Dhati Lewis is the Lead Pastor of Blueprint Church in Atlanta, Georgia and the Vice President of Send Network with the North American Mission Board. He is a bold and innovative leader, and has written a number of books, including Among Wolves about urban planting, and also Advocates, a book about Biblical Justice.
Below is an excerpt from his book Advocates:
The gospel message isn’t something we graduate from. We don’t move on to bigger and better things. The gospel is the bigger and better thing. Paul writes in Colossians 2:6, “So then, just as you have received Christ Jesus as Lord, continue to live in him . . .” The English Standard Version says it like this: “Therefore, as you received Christ Jesus the Lord, so walk in him.” We come to Christ through the gospel. And we walk with Christ through the gospel.
This is the same concept I have applied to our heart’s posture when it comes to dealing with matters of racial division. Ensuring that our heart is aligned with Christ is not a one-time item on a to-do list that we check off and move forward from; it’s an ongoing work to fight to keep our heart in line with Christ. And that is why, regardless of your experience with this subject matter, my hope and prayer is that this book challenges and encourages you toward deeper and ongoing alignment with the heart of Christ.
Before we jump in, I want to stop and give you a few definitions and disclaimers. Please don’t skip over this section to get to “the start of the book.” Without this, we may not be on the same page when it comes to specific terms, and without defining our terms, we can’t have a helpful conversation. In a day when so many arguments are shallow and tweetable, I want to have some space for nuance and reflection, and be able to press into the gray areas. So let’s start by defining a few key terms.
Webster’s definition of an advocate:
1. one who pleads the cause of another; specifically: one who pleads the cause of another before a tribunal or judicial court.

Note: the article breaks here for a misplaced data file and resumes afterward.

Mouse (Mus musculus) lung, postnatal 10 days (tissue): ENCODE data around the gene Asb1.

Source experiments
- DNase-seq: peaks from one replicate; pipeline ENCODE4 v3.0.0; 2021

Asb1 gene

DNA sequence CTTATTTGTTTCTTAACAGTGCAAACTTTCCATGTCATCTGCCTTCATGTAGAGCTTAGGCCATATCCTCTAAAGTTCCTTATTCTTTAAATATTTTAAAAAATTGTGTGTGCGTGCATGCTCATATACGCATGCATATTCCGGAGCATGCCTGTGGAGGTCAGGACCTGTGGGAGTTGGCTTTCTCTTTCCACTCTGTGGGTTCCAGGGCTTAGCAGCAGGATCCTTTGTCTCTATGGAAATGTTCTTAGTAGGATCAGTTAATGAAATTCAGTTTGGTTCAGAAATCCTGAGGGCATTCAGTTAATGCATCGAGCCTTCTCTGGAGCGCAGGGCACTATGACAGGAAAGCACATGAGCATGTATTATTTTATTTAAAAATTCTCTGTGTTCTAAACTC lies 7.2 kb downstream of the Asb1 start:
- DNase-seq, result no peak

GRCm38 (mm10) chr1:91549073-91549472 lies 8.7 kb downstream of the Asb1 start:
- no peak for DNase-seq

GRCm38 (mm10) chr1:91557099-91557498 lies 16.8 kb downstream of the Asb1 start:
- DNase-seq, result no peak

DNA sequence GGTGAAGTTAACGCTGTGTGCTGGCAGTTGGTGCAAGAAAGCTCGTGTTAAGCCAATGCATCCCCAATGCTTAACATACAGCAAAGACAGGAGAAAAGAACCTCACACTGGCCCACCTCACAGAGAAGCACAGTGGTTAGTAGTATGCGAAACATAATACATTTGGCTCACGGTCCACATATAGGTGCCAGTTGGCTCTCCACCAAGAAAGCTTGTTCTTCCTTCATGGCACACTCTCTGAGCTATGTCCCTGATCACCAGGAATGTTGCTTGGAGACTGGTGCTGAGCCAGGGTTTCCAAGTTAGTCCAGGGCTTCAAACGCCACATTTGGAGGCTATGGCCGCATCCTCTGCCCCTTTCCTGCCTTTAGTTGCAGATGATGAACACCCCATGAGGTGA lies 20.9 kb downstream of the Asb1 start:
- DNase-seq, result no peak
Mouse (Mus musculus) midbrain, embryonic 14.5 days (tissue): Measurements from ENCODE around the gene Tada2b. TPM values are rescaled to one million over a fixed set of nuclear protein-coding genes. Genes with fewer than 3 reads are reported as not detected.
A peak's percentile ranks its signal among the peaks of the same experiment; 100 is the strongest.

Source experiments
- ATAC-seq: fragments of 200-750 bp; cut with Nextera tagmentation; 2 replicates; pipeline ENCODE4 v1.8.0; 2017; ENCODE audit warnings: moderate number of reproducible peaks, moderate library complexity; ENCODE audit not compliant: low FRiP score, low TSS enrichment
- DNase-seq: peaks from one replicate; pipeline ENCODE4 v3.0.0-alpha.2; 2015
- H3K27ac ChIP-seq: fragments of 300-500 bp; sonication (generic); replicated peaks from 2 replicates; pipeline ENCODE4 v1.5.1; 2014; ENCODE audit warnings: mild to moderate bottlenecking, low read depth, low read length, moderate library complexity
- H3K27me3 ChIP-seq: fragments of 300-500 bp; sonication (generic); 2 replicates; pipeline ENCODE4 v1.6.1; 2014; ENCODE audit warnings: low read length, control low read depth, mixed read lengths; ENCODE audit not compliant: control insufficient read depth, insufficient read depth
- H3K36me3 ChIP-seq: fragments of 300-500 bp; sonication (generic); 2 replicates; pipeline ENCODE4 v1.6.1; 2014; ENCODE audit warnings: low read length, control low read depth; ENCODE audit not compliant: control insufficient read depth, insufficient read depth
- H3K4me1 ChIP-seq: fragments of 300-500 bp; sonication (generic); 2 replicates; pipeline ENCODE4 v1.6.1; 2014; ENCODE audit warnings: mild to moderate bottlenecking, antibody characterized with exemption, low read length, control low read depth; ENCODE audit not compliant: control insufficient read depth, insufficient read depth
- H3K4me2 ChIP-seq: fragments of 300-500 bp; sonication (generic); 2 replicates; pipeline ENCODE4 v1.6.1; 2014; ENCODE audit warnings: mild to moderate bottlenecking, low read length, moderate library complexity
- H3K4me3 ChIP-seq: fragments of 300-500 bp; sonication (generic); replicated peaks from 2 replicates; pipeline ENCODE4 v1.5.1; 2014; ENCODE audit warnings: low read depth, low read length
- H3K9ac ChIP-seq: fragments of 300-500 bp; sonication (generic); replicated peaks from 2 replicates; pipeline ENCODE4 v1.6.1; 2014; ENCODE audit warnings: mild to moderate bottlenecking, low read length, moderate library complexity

2. one who defends or maintains a cause or proposal
3. one who supports or promotes the interests of a cause or group1
My use of the term throughout advocate will align with the definitions above with the exception of one nuance. I make the distinction that to be an advocate, you must have the goal of reconciliation. Advocates advocate for reconciliation to Christ and to his body. If the goal of someone’s “advocacy” is anything less than reconciliation, then, I would argue, it is not biblical advocacy.
Look at 1 John 2:1–2 where John writes, “My little children, I am writing you these things so that you may not sin. But if anyone does sin, we have an advocate with the Father—Jesus Christ the righteous one. He himself is the atoning sacrifice for our sins, and not only for ours, but also for those of the whole world.” Jesus advocates for us and atones for our sins, making a way for us to be reconciled with him. The goal of biblical advocacy is reconciliation, and while we see it most clearly in Jesus, we also see it modeled by many others. In 1 Samuel 19, Jonathan advocates for David before his father (King Saul) in an effort to reconcile their relationship and spare David from being killed. In Acts 9:26–30, Barnabas advocates for Saul (Paul) when the disciples did not believe his conversion was authentic. In Galatians 2, Paul advocates for the Gentile believers when Peter refused to eat with them.
Being an advocate doesn’t mean you have to engage in conflict perfectly, and it doesn’t mean reconciliation always takes place. What’s key here is the posture of your heart—your intentions. Everyone’s going to make mistakes and misstep at times. The distinguishing mark of an advocate is a heart whose goal is reconciliation.
Webster’s definition of an aggravator: one that aggravates2
- to make worse, more serious, or more severe: to intensify unpleasantly
- to rouse to displeasure or anger by usually persistent and often petty goading
- to produce inflammation in3
How I use the term aggravator:
My use of the term aggravator is be nuanced from the formal definition. I use the term aggravator to describe any type of engagement where the goal is not reconciliation. A person who engages issues or people without a heart set on reconciliation will only intensify division and produce greater inflammation that does not lead toward unity. You can think of it like throwing gasoline on the fires of division— aggravators only make it more severe.
There is a difference between an action that causes aggravation or irritation (in people or systems) and an action that is done with the heart posture of an aggravator. I know this is nuanced, but I think it’s critical for us to understand.